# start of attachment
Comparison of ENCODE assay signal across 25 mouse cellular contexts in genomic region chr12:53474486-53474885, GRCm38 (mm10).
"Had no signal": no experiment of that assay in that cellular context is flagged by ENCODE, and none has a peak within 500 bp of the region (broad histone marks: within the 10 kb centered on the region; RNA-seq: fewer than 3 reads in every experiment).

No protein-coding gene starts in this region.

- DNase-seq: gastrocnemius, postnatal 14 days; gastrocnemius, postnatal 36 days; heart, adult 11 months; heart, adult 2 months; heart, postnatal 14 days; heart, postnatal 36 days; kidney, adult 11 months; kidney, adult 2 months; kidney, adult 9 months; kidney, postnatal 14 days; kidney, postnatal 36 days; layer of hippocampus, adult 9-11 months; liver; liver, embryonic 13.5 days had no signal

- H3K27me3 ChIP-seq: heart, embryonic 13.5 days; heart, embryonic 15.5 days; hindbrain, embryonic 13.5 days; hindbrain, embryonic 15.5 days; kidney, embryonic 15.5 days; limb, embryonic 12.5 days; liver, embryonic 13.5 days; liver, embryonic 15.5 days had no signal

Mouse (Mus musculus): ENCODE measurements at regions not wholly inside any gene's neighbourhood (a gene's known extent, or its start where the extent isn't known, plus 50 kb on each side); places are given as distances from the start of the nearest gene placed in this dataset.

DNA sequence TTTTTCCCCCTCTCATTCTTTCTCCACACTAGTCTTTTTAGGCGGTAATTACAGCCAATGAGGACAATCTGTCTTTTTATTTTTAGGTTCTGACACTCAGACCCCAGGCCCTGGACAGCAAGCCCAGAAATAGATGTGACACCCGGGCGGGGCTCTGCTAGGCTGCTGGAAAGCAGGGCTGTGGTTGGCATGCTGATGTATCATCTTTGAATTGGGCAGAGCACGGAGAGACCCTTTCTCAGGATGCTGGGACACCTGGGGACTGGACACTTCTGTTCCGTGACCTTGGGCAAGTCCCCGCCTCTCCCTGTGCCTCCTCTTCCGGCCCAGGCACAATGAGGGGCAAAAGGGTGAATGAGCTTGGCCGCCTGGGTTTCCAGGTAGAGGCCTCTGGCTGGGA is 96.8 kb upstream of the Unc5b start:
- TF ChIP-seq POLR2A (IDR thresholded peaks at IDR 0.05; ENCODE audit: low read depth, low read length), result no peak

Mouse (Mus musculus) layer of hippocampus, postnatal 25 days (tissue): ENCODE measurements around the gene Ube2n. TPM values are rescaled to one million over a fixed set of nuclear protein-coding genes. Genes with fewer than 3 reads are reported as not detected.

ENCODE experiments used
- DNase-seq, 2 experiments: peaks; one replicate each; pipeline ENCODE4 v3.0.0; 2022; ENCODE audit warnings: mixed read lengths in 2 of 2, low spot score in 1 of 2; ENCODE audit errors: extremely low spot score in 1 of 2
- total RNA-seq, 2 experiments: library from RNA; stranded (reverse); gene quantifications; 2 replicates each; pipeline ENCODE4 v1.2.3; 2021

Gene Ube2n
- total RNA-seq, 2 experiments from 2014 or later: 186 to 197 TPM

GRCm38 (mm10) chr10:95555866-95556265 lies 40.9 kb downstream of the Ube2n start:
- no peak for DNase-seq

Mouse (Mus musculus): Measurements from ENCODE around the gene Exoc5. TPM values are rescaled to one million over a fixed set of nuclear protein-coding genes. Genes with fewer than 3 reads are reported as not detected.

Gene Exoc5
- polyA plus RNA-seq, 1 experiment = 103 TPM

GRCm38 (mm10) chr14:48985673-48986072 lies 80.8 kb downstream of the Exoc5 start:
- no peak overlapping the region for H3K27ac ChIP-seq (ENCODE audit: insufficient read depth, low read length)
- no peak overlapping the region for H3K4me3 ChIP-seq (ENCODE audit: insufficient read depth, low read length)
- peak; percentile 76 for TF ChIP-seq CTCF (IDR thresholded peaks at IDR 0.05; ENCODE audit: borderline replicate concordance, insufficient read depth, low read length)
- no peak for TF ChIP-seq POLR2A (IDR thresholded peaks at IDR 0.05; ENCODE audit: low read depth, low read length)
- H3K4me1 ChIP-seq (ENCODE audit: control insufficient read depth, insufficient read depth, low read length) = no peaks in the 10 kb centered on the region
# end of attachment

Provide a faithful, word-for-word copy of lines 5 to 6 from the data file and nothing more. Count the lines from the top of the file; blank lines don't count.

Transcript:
- H3K27me3 ChIP-seq: heart, embryonic 13.5 days; heart, embryonic 15.5 days; hindbrain, embryonic 13.5 days; hindbrain, embryonic 15.5 days; kidney, embryonic 15.5 days; limb, embryonic 12.5 days; liver, embryonic 13.5 days; liver, embryonic 15.5 days had no signal

Mouse (Mus musculus): ENCODE measurements at regions not wholly inside any gene's neighbourhood (a gene's known extent, or its start where the extent isn't known, plus 50 kb on each side); places are given as distances from the start of the nearest gene placed in this dataset.